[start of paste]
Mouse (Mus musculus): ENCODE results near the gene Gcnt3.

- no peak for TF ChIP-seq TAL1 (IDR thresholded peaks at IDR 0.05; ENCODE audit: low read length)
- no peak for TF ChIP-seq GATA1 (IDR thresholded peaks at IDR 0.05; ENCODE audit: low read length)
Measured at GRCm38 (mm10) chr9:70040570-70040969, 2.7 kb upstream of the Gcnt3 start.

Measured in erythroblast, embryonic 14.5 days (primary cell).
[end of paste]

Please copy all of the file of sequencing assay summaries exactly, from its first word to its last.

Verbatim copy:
Mouse (Mus musculus): ENCODE results near the gene Gcnt3.

- no peak for TF ChIP-seq TAL1 (IDR thresholded peaks at IDR 0.05; ENCODE audit: low read length)
- no peak for TF ChIP-seq GATA1 (IDR thresholded peaks at IDR 0.05; ENCODE audit: low read length)
Measured at GRCm38 (mm10) chr9:70040570-70040969, 2.7 kb upstream of the Gcnt3 start.

Measured in erythroblast, embryonic 14.5 days (primary cell).